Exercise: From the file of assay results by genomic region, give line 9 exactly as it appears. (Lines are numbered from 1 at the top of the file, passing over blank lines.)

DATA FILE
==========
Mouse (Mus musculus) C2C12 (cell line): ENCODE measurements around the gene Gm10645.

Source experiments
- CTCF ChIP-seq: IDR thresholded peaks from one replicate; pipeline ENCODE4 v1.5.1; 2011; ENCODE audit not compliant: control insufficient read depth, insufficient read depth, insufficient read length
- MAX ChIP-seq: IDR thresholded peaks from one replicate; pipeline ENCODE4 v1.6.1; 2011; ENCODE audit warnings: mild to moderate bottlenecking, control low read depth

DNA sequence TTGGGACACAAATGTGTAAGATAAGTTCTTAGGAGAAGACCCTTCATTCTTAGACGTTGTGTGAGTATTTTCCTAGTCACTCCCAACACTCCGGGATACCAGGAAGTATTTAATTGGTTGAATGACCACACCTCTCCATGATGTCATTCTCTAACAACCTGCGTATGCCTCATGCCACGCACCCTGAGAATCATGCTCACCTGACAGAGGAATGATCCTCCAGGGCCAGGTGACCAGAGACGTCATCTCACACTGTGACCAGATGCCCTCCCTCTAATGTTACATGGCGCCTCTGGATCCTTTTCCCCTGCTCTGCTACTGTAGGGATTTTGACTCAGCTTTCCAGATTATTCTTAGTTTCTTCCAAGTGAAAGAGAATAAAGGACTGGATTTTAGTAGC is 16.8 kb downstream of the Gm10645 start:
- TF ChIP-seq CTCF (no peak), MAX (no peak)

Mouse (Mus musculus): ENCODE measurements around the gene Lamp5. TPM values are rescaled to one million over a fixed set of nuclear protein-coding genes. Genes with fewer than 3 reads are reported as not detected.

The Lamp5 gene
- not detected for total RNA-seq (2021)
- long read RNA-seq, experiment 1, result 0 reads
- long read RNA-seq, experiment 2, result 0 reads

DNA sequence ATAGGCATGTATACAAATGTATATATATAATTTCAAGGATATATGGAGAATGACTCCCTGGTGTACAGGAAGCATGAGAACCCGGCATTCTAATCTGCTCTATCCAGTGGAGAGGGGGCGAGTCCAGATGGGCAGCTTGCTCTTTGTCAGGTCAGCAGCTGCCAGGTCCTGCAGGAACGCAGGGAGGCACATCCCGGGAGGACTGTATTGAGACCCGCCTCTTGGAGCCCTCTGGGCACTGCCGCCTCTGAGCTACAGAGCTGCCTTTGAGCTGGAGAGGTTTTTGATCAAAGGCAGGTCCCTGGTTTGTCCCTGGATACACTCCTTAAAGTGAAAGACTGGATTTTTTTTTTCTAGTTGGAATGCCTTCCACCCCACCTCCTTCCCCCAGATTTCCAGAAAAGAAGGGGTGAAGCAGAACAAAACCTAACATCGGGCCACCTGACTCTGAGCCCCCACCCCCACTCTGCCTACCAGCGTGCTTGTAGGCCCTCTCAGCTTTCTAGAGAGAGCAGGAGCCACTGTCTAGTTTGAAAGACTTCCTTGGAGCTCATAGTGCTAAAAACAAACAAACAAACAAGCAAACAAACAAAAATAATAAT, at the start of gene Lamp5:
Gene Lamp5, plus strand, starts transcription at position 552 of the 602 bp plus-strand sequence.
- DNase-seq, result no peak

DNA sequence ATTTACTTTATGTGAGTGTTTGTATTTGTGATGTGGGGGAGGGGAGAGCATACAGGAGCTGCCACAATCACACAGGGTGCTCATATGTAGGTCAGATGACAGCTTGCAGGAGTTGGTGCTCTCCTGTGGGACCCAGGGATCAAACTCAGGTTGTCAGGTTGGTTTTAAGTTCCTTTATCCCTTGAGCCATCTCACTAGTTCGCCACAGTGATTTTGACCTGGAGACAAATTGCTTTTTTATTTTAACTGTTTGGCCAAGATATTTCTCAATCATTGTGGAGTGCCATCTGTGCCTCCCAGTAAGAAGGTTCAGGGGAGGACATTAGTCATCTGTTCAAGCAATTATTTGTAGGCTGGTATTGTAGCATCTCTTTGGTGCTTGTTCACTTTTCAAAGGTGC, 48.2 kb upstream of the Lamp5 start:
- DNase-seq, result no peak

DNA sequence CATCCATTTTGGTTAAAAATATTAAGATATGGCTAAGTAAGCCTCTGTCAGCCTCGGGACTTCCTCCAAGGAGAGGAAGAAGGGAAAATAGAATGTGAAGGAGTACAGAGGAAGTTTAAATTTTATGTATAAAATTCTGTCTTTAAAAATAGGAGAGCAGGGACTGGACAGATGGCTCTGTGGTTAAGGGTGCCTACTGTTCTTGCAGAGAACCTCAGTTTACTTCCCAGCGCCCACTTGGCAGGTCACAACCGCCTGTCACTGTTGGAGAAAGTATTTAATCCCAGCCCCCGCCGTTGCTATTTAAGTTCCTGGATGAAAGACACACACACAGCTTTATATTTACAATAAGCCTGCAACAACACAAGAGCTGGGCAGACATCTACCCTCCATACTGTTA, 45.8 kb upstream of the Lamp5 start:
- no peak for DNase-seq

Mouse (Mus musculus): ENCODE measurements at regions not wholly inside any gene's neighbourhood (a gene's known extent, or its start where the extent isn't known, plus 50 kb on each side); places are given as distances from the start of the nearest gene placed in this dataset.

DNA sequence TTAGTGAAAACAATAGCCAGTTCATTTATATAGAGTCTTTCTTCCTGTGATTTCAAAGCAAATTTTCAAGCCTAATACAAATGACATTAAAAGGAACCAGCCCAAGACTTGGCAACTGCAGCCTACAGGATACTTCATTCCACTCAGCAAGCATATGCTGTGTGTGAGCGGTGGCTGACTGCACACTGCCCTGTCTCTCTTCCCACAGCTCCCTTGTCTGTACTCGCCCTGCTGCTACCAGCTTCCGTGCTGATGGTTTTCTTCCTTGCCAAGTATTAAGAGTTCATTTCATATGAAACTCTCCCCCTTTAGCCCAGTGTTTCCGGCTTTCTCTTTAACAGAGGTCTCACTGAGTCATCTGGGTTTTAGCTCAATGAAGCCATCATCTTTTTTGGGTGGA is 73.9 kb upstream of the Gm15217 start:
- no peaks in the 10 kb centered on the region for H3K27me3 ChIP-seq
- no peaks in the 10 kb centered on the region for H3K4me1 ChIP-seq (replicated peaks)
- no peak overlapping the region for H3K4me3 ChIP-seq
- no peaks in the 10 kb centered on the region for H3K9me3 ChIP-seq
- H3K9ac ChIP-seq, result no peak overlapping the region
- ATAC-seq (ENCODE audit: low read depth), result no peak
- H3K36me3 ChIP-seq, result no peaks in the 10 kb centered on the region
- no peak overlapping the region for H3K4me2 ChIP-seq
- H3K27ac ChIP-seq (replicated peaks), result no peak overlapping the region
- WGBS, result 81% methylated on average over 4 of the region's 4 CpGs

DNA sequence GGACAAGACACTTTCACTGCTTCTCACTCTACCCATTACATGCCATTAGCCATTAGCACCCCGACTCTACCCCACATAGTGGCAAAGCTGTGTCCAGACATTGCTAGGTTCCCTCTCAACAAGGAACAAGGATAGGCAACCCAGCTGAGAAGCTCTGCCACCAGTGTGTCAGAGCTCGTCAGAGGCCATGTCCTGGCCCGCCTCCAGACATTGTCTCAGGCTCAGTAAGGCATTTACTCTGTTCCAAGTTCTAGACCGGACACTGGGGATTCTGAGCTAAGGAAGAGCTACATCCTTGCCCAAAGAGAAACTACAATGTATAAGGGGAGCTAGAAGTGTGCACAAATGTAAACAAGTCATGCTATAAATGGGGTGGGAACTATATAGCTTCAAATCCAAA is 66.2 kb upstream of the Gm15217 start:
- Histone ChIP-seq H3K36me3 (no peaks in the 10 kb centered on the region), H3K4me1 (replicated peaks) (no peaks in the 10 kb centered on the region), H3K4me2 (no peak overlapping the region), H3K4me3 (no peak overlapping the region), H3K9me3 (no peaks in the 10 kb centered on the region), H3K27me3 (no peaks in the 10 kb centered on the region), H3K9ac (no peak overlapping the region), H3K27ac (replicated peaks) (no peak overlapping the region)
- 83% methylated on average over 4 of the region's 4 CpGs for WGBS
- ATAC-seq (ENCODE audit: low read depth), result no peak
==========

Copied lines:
- not detected for total RNA-seq (2021)